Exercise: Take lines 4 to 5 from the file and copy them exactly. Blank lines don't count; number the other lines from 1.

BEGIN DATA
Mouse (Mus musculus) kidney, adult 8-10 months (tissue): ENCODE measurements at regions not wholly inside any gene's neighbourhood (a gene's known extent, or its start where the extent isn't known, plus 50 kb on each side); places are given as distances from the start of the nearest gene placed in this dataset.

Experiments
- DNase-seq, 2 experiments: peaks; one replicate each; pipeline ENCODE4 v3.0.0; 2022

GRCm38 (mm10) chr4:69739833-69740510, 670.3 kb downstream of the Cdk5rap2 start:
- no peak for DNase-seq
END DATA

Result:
GRCm38 (mm10) chr4:69739833-69740510, 670.3 kb downstream of the Cdk5rap2 start:
- no peak for DNase-seq